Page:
Jonathan Strange & Mr. Norrell


★★★★☆
This hefty novel opens in 1806 with the meeting of the Great Magic Society. Theoretical magicians meet to discuss their discoveries while reading about, but not practicing, magic. A gentleman does not, after all, practice magic.

Ms. Clarke weaves a wonderful tale filled with shadows lurking in dark corners and chilled breezes that sneak through the window cracks. Magic is coming back to England after a 300-year absence, and Mr. Norrell and Jonathan Strange are in the middle of it all as they fumble through dusty spell books.

The reader spends the first third of the book with Mr. Norrell and his fussy approach to magic. His counterpart, Jonathan Strange doesn’t make his first appearance until well into the story.  The two characters are the opposite of one another in every respect. Mr. Norrell is small, mousey, and reserve in personality and magic. On the opposite side, Jonathan Strange is tall, handsome, and bold.

Their lives become deeply intertwined and neither Johnathan Strange nor Mr. Norrell understand the depth until the last chapters and pages.

I loved the writing style of Ms. Clarke, which is reminiscent of the time-period in which the book takes place. The humor is dry, and hidden among the words. If you are not an English major, you may miss many of the jokes that are drizzled throughout the book. The writing style is colorful and the reader will be treated to smelling the acrid air and feeling the rough textures.

The use of end-notes gives the reader some backstory of side characters and events. They are a fun diversion away from a long story, but they were a little disruptive at times. I skipped a few just to continue with my reading.

Overall, this is a great book to lose yourself in.

Welcome 2016

We just crossed into a new year…are you excited? If you said, “YES!” then I’m with you. I am really looking forward to this year and what secrets it holds.The future is never certain, but I will make the best of it. My plan for 2016 is pretty simple; publish my debut novel The Manx. This book has been in the works for a few years and kept on the back burner while I dug down into the craft of writing. Developing character and story arcs, along with structure and plot are all necessary for developing a good book, but when I started The Manx I knew nothing about writing a book and soon discovered that it needed a little work.

Since its inception (around 2013), I have kept it safely on the shelf just waiting for the day I had enough confidence (and know-how) to pull it back out and dive in. The Manx is coming out to play and its going to be awesome! If you like fairy tales this will be your kind of read. I won’t reveal any more right now, but look to future posts as I introduce you to the Isle of Man and its people, the Manx.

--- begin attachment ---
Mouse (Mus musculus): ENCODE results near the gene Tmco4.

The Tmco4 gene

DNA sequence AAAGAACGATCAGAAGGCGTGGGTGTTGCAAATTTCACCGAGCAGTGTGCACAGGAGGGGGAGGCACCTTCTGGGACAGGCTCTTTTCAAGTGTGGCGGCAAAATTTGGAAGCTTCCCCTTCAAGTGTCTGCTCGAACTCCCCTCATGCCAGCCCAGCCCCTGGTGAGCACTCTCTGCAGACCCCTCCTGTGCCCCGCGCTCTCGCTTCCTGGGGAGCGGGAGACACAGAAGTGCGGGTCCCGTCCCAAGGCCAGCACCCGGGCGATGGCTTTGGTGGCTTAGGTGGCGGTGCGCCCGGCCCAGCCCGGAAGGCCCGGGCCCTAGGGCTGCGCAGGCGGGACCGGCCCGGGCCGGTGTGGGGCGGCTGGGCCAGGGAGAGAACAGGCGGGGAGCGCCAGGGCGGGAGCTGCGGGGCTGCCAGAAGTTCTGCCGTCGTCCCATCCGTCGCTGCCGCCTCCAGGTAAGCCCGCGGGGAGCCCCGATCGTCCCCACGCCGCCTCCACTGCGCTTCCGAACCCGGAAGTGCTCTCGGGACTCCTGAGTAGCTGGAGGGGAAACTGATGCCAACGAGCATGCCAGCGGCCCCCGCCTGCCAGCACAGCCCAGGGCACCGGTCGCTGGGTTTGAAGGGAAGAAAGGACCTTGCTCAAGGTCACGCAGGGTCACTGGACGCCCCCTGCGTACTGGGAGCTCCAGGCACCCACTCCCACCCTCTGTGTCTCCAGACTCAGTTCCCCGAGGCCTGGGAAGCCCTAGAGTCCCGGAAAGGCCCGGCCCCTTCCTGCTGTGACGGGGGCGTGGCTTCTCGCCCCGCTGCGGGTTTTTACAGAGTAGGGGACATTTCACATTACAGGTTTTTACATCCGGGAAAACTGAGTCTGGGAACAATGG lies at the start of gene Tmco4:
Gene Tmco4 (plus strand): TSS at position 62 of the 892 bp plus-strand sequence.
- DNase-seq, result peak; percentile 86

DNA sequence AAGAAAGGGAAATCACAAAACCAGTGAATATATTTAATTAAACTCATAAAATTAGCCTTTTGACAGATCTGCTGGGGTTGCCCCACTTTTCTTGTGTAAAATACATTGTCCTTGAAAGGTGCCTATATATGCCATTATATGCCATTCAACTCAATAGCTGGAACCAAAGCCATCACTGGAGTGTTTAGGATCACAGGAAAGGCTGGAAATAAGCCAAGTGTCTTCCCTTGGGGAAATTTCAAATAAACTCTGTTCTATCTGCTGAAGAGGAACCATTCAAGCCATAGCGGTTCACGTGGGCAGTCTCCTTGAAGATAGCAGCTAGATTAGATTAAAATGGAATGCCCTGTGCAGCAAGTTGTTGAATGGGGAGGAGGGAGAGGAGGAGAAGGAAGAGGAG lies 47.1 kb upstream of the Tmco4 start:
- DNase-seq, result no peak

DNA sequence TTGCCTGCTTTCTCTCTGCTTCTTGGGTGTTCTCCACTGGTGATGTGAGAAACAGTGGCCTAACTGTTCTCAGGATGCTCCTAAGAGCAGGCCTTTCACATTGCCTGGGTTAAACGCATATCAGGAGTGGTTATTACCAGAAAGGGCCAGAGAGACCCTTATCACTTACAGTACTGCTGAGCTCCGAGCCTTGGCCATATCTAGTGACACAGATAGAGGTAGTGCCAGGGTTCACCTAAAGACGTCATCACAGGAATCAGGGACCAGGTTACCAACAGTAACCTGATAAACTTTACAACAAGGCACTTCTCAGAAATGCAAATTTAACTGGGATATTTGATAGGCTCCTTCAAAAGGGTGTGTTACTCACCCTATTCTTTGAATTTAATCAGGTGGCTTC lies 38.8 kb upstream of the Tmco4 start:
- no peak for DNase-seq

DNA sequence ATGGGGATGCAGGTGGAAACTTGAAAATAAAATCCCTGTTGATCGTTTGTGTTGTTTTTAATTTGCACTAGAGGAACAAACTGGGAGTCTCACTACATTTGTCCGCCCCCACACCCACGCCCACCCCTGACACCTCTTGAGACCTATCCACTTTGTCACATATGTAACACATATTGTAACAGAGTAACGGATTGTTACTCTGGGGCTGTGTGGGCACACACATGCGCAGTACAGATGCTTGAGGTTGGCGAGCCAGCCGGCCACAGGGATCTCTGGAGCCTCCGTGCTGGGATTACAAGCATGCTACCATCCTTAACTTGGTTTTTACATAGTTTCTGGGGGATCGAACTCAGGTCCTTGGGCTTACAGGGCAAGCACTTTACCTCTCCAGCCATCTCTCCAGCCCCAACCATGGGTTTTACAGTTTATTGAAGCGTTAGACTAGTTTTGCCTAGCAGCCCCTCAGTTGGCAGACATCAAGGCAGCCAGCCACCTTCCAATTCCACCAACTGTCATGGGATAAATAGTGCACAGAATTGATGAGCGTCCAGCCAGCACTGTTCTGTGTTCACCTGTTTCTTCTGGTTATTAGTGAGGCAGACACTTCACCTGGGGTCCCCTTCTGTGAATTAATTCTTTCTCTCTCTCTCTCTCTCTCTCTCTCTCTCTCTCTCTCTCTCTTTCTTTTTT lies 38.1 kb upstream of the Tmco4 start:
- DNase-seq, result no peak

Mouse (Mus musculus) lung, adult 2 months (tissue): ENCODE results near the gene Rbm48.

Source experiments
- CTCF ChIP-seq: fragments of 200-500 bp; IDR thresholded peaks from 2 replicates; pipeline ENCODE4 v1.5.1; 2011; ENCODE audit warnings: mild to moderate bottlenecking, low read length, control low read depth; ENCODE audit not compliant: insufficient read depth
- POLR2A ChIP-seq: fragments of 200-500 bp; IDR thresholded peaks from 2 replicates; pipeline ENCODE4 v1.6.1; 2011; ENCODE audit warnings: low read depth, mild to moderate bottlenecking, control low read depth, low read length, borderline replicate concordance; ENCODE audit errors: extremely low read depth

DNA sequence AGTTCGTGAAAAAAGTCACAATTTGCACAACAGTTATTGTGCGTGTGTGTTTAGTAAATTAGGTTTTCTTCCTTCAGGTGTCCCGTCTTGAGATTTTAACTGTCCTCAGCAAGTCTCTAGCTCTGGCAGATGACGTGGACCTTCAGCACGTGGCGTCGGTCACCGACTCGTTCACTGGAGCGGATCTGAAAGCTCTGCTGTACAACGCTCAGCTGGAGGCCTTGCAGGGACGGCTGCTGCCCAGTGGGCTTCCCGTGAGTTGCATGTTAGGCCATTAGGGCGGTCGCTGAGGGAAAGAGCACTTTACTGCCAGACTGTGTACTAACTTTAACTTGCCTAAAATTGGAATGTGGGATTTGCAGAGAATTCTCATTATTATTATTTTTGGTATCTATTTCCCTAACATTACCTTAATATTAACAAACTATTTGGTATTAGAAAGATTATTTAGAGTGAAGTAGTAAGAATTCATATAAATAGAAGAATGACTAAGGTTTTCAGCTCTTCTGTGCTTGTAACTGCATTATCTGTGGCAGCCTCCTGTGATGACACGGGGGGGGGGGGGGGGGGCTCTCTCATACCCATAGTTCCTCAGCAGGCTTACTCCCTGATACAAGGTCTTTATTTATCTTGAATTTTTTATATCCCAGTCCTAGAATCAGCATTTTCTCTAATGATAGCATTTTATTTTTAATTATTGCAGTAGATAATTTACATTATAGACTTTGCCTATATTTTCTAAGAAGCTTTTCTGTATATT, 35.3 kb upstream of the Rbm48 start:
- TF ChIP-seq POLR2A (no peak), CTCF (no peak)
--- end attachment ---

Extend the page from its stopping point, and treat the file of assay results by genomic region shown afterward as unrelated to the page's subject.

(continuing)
Until then, enjoy the beginnings of this new year. Make your resolutions. Keep them or not. No matter what, make the best of everything that happens this year. It will be the one, and only, time you get to live 2016.

The Magicians

The Magicians by, Lev Grossman
★★★★☆
The Magicians is a book not for everyone. Quentin, our main character, is magical, and missing something in his life. If he could only get to Fillory (a magical place found in his favorite books, and a very grown up version of Narnia) then everything will be OK. He first finds himself at Brakebills Preparatory College of Magic (think Harry Potter in a partying frat). After 4 years, he finally gets to Fillory. Throughout the story Quentin is forever longing for something that is just out of his reach that he never can grasp.

Lev Grossman is a master at opening Quentin’s mind and diving in to reveal those dark places that everyone lives in at some point or another. Grossman does such a wonderful job of writing that I couldn’t put the book down. He drew me in and I left only because I turned the last page. What is missed in the “feel-good department” it is made up through great writing.

The Paper Magician

The Paper Magician (The Paper Magician Trilogy, #1)The Paper Magician by Charlie N. Holmberg
★★★★★
Ceony Twill dreams of being a smelter magician, yet her desires are thwarted by her assignment to the eccentric Paper Magician Emery Thanes. Her apprenticeship to a paper magician initially seems like an insult to her. After all, she was the top student in her graduating class so she should have been given her choice of any apprenticeship. She soon learns that there is more to being a paper magician than just making perfect folds.

This common story of magic, both light and dark, is presented in a fresh new way. Charlie N. Holmberg does borrow themes from other tales (magic schools are not a new idea), but she presents these in a way that feels new and inventive. It is a fun, fresh book for readers of any age.

View all my reviews